Lifestyle & Belief

Knee problems come from too much or too little activity, study says


A new study said that knee problems can be avoided by moderate physical activity.


Denis Doyle

Knee problems occur with too little or too much exercise says new research.

Doctors at the University of California, San Francisco found that high and low levels of physical activity can speed up the damage to knee cartilage in middle-aged people.

The study looked at 205 patients between the ages of 45 and 60 years-old that were part of the Osteoarthritis Initiative, a massive study on knee osteoarthritis.

MedPage Today said that researchers looked at cartilage degeneration in those participants over a four-year period.

They use MRI screenings to measure the evolution of the deterioration.

PhysBizTech reported that the researchers found that those who participated often in high-impact activities such as jogging were at a higher risk for osteoarthritis in the knees.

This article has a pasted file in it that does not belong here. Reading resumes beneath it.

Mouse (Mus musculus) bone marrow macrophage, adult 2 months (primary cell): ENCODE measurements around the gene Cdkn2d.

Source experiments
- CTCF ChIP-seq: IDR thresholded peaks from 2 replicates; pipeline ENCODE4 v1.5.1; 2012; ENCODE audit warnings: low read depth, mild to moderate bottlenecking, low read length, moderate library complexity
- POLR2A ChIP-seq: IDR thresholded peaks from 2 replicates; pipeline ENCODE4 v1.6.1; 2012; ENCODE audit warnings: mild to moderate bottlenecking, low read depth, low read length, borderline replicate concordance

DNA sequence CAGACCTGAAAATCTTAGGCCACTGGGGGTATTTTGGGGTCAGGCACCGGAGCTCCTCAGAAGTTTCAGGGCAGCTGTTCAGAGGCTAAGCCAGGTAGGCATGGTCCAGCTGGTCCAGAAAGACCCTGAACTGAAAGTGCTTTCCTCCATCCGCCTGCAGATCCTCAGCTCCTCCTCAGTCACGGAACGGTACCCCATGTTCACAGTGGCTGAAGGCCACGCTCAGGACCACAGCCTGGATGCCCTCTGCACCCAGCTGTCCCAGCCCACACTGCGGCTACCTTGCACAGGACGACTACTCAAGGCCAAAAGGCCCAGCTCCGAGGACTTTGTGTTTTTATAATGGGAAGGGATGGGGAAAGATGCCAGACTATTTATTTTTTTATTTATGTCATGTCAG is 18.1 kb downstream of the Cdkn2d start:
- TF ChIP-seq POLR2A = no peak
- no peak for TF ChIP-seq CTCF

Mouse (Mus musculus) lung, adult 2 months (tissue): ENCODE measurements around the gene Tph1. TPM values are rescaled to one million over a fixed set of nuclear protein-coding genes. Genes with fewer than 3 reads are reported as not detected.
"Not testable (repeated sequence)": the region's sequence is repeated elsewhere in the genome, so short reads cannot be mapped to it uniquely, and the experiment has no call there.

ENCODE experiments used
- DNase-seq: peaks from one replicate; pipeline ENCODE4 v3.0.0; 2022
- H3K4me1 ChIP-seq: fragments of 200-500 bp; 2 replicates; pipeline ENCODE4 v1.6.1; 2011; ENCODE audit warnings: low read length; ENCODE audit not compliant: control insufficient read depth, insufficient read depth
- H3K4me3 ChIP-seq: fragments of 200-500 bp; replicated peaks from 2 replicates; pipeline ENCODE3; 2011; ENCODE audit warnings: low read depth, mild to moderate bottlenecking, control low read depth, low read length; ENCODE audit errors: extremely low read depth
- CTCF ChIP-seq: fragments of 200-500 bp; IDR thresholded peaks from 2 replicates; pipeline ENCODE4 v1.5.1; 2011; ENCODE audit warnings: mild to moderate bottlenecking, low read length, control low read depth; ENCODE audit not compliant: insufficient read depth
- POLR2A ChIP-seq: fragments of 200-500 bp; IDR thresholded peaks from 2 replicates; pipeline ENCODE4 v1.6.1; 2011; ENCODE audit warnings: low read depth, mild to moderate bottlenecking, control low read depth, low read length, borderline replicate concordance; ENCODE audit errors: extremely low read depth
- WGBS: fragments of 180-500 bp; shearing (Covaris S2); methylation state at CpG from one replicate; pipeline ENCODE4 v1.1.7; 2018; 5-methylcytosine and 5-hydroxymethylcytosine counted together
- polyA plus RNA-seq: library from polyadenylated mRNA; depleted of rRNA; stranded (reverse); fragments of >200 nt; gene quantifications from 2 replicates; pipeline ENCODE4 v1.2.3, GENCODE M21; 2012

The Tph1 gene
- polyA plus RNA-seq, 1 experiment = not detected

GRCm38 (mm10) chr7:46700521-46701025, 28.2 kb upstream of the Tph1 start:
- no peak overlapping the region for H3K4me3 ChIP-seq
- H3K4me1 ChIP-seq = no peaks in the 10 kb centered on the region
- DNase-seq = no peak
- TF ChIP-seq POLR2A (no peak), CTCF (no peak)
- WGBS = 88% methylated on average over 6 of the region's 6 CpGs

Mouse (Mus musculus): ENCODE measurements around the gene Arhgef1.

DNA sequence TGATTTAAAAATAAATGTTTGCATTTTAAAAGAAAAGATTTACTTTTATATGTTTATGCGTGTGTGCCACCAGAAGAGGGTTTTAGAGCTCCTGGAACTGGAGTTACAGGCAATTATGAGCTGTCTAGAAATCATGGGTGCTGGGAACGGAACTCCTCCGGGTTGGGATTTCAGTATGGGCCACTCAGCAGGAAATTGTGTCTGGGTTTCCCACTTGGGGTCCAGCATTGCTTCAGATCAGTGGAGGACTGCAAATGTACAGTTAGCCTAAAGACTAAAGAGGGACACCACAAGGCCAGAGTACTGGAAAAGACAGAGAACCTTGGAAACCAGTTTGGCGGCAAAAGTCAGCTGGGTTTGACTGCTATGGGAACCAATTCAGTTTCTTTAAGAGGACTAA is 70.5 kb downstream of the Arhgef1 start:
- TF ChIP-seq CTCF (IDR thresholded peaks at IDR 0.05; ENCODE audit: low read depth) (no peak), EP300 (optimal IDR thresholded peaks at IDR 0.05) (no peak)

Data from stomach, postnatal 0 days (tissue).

They found the same for those who did no activity at all.

The research suggests that moderate activity is the way to save the knees from osteoarthritis.

"This study seems to suggest that people should do things in moderation," said study author Wilson Lin during a press briefing, reported MedPage Today.

"You want to exercise the knee, but you don't want to stress the knee in such a way that would be detrimental. If [people] wanted to run marathons and work out several times a week, I would present them with the evidence that this could be harmful."

The study was presented to the meeting of the Radiological Society in North America (RSNA).